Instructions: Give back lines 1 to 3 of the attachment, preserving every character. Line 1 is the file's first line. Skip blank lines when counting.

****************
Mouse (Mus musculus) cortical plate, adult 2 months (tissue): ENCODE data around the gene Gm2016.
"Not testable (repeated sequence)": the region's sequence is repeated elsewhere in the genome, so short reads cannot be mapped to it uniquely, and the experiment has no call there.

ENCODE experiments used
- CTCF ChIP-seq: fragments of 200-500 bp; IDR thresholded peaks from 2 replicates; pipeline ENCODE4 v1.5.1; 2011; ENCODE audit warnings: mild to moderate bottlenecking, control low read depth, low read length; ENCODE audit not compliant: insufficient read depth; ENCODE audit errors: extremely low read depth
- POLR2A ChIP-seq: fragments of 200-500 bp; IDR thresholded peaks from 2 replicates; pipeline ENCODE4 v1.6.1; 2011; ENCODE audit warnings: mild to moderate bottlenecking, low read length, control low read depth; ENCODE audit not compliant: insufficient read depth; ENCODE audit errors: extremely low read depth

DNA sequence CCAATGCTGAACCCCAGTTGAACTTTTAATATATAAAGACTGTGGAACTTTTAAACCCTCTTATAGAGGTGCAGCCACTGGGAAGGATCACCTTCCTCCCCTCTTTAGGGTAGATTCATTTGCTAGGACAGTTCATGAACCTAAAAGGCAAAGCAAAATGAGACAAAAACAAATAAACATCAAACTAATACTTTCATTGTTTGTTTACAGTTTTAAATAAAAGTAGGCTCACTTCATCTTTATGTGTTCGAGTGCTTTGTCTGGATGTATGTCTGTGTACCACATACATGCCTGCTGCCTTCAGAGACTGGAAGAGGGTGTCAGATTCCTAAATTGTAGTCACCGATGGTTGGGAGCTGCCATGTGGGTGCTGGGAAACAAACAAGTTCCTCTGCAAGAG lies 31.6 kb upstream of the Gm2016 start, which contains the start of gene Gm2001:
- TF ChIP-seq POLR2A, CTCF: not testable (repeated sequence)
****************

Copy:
Mouse (Mus musculus) cortical plate, adult 2 months (tissue): ENCODE data around the gene Gm2016.
"Not testable (repeated sequence)": the region's sequence is repeated elsewhere in the genome, so short reads cannot be mapped to it uniquely, and the experiment has no call there.

ENCODE experiments used